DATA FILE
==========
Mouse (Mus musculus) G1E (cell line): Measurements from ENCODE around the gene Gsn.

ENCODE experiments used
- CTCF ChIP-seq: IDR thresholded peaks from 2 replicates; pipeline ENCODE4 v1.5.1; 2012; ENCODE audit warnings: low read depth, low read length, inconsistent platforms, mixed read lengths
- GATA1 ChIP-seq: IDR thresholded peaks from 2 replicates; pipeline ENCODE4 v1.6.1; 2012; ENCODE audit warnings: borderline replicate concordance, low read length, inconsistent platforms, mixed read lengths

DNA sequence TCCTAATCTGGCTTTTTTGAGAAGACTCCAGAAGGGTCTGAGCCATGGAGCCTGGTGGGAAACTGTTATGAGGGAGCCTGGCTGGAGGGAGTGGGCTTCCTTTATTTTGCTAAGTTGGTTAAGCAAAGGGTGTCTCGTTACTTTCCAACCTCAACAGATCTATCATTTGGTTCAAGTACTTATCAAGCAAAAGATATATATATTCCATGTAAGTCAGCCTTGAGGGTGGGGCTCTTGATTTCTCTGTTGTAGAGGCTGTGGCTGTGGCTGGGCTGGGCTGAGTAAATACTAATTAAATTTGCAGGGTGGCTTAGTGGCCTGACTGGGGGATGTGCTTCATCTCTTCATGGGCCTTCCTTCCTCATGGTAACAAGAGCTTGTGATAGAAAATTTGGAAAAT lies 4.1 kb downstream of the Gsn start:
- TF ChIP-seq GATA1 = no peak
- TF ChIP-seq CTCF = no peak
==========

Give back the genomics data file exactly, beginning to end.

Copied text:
Mouse (Mus musculus) G1E (cell line): Measurements from ENCODE around the gene Gsn.

ENCODE experiments used
- CTCF ChIP-seq: IDR thresholded peaks from 2 replicates; pipeline ENCODE4 v1.5.1; 2012; ENCODE audit warnings: low read depth, low read length, inconsistent platforms, mixed read lengths
- GATA1 ChIP-seq: IDR thresholded peaks from 2 replicates; pipeline ENCODE4 v1.6.1; 2012; ENCODE audit warnings: borderline replicate concordance, low read length, inconsistent platforms, mixed read lengths

DNA sequence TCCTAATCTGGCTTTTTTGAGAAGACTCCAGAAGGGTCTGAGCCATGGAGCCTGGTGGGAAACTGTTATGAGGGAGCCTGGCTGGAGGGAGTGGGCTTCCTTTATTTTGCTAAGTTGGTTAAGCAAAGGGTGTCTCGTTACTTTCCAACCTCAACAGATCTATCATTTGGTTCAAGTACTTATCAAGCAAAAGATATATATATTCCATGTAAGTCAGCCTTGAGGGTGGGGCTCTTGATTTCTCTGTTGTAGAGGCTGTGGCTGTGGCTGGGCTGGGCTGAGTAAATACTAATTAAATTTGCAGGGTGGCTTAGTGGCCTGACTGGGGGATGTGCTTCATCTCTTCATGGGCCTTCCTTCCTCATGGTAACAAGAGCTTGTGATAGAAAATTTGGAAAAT lies 4.1 kb downstream of the Gsn start:
- TF ChIP-seq GATA1 = no peak
- TF ChIP-seq CTCF = no peak